Way But Luz
Luz - The Flower Of Evil
Directed by Juan Diego Escobar Alzate
Fractured Visions Blu Ray Zone B
Warning: Flowering spoilers.
Luz - The Flower Of Evil, not to be confused with about a gazillion other films called Luz, is a film I knew absolutely nothing about until a brand new UK label, Fractured Visions, decided to put this one up for pre-order as their second release. I looked at the trailer and it seemed like something I might enjoy and the package they were offering... comprising a nice cardboard slip case cover (which, as it turns out, makes much more of a solid statement than anything in the actual film itself), six art cards designed as miniature lobby cards, a nicely designed booklet (which appears to be masquerading as a Betamax video cassette... not featured in the film... but which for some reason has a VHS logo on the design... yeah, okay, VHS was the system with two wheels in the window guys), a bunch of extras such as a short film (which I’ve not seen yet) and, the clincher for me which made the difference between hitting the pre-order button and letting the film languish outside of my experience, a CD soundtrack of the film’s quite hypnotic score by Brian Heater (which I’m listening to as I type).
The film itself is a somewhat subtle but almost hallucinogenic trip of a movie, featuring slow but sure camerawork and, quite often, highly saturated colours to depict the landscapes and dwellings of the very small community of people who populate the film (a community which is barely in double figures, by the looks of it). It’s one of those rural movies which, in this case, barely slips into folk horror but, depending on the way you choose to decode the film, might well slide into that territory for many audience members.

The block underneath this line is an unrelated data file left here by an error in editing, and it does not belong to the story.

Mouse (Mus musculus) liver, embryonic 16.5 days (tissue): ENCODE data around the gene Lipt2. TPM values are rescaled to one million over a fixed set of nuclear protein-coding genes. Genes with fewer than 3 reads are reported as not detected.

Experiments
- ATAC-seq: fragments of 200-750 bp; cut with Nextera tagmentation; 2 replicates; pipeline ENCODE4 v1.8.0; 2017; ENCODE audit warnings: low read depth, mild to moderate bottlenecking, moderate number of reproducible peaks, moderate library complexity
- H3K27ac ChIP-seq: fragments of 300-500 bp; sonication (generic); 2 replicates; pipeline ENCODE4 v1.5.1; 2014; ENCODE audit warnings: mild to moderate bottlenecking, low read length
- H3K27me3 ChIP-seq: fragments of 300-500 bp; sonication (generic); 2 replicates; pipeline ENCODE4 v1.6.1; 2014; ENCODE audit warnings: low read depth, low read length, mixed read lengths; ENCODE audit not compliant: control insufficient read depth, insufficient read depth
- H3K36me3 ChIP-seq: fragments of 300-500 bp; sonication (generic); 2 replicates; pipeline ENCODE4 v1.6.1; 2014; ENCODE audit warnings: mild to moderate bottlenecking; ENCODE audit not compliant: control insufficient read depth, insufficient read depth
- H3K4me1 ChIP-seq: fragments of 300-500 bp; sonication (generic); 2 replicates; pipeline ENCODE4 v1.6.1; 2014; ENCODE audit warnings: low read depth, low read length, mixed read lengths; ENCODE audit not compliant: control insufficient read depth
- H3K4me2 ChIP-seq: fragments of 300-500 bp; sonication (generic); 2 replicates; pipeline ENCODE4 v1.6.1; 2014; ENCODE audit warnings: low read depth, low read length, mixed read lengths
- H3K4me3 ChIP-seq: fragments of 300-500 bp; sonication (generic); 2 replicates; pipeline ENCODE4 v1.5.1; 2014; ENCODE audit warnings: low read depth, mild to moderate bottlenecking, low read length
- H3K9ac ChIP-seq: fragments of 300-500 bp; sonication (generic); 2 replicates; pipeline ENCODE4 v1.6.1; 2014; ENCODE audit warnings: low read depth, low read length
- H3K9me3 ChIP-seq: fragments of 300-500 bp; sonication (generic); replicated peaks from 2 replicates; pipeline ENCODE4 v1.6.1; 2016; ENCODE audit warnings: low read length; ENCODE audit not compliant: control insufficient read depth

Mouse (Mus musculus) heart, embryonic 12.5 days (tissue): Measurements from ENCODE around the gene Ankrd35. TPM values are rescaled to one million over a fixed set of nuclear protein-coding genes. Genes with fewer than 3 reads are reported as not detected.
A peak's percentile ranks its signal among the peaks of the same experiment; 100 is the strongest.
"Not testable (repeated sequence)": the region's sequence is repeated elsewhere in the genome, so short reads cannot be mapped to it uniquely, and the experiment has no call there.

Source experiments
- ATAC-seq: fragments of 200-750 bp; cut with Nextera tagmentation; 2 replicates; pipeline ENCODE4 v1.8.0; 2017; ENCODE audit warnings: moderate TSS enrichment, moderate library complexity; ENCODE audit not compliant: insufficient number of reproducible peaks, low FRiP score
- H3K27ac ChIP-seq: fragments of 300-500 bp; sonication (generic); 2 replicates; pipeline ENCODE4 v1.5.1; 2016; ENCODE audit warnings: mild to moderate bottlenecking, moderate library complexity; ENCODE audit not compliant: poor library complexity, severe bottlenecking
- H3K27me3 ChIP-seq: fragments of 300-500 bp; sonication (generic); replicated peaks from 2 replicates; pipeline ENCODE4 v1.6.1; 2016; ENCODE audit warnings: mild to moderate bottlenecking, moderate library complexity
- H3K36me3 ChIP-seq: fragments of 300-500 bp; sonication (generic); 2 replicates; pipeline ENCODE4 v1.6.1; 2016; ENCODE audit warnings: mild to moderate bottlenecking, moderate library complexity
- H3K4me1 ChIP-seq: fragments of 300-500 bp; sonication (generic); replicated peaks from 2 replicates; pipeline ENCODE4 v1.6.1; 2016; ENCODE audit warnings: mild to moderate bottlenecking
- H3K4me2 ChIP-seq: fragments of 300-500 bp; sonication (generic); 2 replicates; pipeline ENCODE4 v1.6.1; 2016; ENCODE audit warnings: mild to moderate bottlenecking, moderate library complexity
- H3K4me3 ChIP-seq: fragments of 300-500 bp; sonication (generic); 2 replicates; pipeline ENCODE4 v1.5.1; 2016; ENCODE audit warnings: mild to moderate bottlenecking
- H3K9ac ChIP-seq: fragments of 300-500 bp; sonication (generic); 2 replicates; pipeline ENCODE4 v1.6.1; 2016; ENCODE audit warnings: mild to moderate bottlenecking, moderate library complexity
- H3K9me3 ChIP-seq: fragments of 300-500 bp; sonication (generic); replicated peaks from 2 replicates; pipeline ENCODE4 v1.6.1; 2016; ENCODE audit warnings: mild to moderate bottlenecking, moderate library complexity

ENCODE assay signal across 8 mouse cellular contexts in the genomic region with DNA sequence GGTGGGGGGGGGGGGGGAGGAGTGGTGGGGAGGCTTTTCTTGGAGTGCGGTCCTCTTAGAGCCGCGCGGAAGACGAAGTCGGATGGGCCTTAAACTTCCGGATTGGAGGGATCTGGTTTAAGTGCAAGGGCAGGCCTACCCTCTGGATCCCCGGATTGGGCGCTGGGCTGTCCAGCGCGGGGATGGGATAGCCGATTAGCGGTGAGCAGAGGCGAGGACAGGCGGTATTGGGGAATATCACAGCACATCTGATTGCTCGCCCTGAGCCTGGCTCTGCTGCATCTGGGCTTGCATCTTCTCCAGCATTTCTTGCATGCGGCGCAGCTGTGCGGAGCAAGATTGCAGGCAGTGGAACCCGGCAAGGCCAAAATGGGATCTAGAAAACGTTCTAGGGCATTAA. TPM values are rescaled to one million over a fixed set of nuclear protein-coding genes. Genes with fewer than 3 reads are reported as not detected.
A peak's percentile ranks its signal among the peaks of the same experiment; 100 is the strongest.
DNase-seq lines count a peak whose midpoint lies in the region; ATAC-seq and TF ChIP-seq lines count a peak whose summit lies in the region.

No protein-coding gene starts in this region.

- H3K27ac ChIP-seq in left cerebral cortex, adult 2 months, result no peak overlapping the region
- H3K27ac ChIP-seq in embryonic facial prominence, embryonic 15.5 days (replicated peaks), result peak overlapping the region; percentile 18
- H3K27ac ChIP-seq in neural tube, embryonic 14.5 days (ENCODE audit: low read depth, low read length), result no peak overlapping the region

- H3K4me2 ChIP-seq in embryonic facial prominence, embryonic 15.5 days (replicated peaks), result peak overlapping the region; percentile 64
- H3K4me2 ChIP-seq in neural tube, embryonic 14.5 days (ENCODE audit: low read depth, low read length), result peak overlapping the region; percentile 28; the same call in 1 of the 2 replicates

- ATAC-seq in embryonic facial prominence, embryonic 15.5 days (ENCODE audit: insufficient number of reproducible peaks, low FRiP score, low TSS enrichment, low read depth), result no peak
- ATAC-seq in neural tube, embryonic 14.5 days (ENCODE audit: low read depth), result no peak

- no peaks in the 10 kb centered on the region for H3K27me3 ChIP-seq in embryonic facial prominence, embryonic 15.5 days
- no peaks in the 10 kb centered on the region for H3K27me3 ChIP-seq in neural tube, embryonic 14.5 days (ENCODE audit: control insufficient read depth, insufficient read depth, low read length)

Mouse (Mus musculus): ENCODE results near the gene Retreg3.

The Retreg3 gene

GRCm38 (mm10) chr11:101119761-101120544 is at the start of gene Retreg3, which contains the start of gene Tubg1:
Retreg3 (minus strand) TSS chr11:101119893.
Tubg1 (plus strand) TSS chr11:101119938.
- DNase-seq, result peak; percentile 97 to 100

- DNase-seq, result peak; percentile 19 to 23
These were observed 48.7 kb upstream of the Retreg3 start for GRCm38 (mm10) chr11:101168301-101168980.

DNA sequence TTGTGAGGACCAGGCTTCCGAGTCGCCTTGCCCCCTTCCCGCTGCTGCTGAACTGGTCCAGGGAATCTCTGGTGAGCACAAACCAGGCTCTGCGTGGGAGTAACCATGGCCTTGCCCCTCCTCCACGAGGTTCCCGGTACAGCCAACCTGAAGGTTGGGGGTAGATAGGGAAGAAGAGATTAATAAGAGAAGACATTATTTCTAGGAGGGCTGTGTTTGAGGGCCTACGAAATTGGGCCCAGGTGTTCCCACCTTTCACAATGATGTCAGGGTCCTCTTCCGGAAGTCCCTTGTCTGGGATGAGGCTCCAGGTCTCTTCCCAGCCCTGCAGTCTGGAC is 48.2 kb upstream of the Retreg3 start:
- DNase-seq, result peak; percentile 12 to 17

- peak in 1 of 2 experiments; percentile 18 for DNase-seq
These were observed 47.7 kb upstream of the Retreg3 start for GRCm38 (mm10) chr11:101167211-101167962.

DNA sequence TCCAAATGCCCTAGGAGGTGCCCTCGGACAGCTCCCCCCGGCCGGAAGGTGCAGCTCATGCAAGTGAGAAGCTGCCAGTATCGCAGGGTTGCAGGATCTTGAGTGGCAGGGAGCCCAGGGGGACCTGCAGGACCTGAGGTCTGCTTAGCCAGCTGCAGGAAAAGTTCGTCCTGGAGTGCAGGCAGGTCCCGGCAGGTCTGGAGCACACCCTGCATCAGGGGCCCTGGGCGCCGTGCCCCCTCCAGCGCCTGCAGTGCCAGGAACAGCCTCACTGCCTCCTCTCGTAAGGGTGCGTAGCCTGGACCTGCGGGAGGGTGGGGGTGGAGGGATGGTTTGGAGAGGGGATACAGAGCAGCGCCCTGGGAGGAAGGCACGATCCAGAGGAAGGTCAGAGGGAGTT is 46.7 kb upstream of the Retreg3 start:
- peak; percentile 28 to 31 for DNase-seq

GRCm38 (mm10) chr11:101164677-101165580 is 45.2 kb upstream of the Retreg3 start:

The film features Jim Muñoz as Adán, who rules this very small community with a Religious fervour. It’s a primitive community but there are a few tell tale signs to show that this little group are living, perhaps, a little more primitively than they need to. For example, there are two guns seen in the film and a tape recorder... which I’ll get onto in just a moment. Adán is bringing up the three daughters of his dead wife Luz... one by him and two by her. He has convinced the village they are angels and they are Andrea Esquivel as Laila, Yuri Vargas as Uma and Sharon Guzman as Zion. They are as afraid of him as perhaps some of the other villagers. He keeps telling everyone that, when the young Jesus, in the form of a new messiah, comes to the community... they will be saved, the countryside will be fruitful again, their sins will be washed away and the dead tree which he buried to mark the grave of Luz, will bloom.
Then, one day, Laila finds a tape recorder and two tapes, which are filled with lovely music. Adán patiently explains to her that music is ‘the Devil’s chant’. He confiscates the tape recorder and one of the tapes (she hides the other from him). Later on, when it’s her birthday and he has wiped the tape, he returns it to her, not realising she can still listen to the ‘evil music’. Meanwhile, Adán steals a young boy from a neighbouring community, rapes the mother and exiles her, then chains the boy up outside where the family has to keep him fed... because ‘obviously’ he is the baby Jesus that the folk there so need. Later on, we find that this is the fifth baby Jesus he’s found in two years.